§ Support through systems and approaches
§ Rely on craft, not miracles
o Mantra: game writing should support the illusion that every choice the player makes is the right one for the story they’re creating
o Create narrative elements that reinforce choice naturally
§ If action is in possibility space, support it
§ Prince of Persia
· On demand narrative system – delivery determined by player (feels natural)
o Empower protagonist
§ Build identification with character, the more identification, the more the player puts himself into the story
§ Example: Ghost Recon series
· Squad members support main character, reinforces feeling of competence. They tell the squad leader he’s making the right decision. This gives the player confidence in being that character
§ Make player path seem like the protagonist’s idea
· Have to feel like not following orders
· Splinter Cell objectives: “Infiltrate the Mansion,”
o As opposed to “climb this wall and go in the 3rd window”
o Player should feel as though they can make decisions
o Synthesis trumps exposition
§ Letting player draw conclusions as opposed to telling them
§ Let player find way through
§ Be careful with phrasing
· If you feel you have to be explicit, you should have the idea come from the protagonist, as opposed to the protagonist’s boss
o Relinquish your hold on characters
§ Don’t force main character to say cool lines (don’t make every line a cool line)
§ Example: Splinter Cell Conviction. Villain: “you can’t touch me, I’m bulletproof.” Main character: “Oh. Really.”
· Understated quip.
§ Bad Example: Sam Fischer mutters to himself whenever he does something cool
· Sam Fischer doesn’t need to remind the player that Sam Fischer is a badass
§ Save the best stuff for player!
· Cool moves, important kills (objectives)
o Impact through feedback
§ Reinforce player actions throughout narrative
§ Tell player that every choice they make matters – show them the impact of things that they’ve done
· Don’t want Star Trek continuity – show them that what they do matters
§ Example: Red Dead Redemption does this well
· NPCs reference player actions (through whole game) animations and dialogues change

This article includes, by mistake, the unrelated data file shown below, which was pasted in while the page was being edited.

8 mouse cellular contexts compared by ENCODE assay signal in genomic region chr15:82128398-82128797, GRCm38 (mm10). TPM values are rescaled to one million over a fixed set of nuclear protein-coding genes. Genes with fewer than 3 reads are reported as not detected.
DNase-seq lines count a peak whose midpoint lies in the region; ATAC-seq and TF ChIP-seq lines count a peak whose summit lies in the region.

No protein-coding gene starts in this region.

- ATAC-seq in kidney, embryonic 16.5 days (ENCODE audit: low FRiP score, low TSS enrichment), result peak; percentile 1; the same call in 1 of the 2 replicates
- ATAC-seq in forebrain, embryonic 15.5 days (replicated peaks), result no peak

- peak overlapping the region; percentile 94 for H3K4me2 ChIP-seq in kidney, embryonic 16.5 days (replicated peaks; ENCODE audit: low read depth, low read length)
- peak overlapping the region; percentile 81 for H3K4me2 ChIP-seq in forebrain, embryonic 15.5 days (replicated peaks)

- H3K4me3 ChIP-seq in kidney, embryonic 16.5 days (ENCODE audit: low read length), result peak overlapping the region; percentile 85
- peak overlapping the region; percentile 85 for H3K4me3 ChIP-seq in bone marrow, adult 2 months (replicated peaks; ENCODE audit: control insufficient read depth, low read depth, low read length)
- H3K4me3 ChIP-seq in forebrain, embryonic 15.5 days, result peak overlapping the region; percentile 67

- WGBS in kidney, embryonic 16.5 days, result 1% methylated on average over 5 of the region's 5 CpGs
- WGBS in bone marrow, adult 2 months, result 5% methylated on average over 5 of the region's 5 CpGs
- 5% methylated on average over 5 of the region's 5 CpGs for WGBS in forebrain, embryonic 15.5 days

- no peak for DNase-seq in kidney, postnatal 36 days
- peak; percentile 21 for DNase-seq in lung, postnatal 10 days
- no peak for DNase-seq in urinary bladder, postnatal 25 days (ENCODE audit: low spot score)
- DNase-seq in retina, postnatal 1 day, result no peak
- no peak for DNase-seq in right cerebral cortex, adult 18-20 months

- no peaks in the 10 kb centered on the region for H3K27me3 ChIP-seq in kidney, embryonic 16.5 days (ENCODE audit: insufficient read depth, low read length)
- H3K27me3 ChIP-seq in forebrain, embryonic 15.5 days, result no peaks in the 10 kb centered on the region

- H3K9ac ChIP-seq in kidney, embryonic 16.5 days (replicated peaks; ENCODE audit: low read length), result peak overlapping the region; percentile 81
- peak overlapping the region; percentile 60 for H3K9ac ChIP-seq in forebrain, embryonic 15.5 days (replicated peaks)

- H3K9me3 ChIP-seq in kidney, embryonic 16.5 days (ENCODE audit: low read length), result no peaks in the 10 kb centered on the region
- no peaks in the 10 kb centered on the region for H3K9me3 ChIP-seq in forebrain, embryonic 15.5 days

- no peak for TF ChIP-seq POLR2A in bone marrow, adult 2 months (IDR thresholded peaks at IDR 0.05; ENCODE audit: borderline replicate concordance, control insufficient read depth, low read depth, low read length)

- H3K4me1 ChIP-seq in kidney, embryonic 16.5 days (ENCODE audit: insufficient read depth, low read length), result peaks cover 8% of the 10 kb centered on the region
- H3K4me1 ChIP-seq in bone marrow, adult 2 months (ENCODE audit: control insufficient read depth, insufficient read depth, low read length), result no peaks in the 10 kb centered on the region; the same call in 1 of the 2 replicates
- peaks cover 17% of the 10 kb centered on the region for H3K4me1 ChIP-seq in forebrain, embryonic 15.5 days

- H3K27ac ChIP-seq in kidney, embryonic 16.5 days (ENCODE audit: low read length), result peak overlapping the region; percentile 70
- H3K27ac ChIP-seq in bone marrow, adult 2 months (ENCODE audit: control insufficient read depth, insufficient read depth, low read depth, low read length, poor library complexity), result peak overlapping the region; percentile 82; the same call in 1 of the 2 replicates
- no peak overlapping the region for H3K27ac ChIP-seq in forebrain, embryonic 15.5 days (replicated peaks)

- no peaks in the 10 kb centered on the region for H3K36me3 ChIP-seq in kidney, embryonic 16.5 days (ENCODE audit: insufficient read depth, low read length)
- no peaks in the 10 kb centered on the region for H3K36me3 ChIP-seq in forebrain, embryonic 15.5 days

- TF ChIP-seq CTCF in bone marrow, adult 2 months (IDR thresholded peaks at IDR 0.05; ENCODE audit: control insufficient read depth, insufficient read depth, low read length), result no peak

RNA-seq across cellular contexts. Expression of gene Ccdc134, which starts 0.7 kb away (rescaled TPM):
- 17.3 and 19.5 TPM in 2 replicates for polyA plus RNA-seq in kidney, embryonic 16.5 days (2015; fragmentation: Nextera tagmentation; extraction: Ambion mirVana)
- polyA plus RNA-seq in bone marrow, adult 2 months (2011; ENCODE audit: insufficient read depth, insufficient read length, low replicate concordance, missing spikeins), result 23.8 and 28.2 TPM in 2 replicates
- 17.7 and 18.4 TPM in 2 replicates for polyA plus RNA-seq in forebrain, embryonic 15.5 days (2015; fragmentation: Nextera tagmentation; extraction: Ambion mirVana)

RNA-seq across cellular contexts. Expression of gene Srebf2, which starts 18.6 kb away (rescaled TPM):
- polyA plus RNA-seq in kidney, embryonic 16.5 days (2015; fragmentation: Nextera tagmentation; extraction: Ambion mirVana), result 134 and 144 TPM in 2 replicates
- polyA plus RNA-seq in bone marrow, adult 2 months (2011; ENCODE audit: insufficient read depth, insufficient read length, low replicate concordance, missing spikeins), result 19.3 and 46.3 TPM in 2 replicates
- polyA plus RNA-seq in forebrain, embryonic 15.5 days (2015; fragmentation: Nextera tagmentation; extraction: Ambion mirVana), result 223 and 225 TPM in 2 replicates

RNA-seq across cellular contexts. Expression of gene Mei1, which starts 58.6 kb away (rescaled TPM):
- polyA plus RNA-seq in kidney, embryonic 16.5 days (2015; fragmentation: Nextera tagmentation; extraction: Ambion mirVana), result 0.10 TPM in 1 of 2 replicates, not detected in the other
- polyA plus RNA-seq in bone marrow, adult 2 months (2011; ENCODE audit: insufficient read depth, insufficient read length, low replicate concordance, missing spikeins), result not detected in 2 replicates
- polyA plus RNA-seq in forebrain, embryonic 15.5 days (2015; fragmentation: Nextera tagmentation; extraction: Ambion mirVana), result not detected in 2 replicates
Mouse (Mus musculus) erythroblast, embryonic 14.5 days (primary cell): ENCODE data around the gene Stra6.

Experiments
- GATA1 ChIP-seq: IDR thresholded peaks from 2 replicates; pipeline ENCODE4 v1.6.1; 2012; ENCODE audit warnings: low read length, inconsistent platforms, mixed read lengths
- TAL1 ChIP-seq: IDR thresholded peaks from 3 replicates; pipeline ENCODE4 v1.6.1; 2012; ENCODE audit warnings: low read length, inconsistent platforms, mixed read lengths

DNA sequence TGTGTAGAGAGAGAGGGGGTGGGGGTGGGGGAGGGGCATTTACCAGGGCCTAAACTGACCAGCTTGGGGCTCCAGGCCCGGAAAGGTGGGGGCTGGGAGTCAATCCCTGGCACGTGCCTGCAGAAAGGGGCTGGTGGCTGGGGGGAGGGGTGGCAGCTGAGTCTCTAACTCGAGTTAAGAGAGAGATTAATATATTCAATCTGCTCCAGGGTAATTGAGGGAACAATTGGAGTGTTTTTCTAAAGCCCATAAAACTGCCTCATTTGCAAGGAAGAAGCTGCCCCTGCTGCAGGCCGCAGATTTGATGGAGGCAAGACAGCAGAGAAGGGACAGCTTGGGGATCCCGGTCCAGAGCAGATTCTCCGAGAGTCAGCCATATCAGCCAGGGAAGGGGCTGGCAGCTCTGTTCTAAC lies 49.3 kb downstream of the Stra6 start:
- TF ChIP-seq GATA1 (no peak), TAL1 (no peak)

o These techniques help lead to a good story
o Every player story should feel like a good story
o Understand difference between your creation and the player experience – write to possibility of player action, not the certainty of narrative
o As much reaction as possible in writing
- Q &A
o Reinforce player in thoughtful way, not automatic reinforcement
o Hooks can be used well. Give player enough information that there is context for their actions, dangle hooks that will give them the choice to learn more
o Is there room for a meticulous structure? Very linear narrative can definitely work, but do it in a way that the player feels like things are their decision
o Where do game writer’s duties lie in terms of creating the story? The lead designer, game director, writer should all be talking to each other. The writer’s job is to setup the overall context.
o How did you personally arrive at these definitions? Occurred to him after working on Farcry.
§ There’s a game mechanic where you can listen in on the conversations of NPCs – so he had to write a TON of dialogue for these characters.
§ As filler, he had two guys talking about the beaches in New Jersey.
§ After a he gave, some design students informed him that had decided not to kill that particular NPC guy just because of dialogue
§ Those inconsequential lines of dialogue completely changed the way the player played the game, which was unintended.
§ This helped him to understand that the player’s experience changes the game.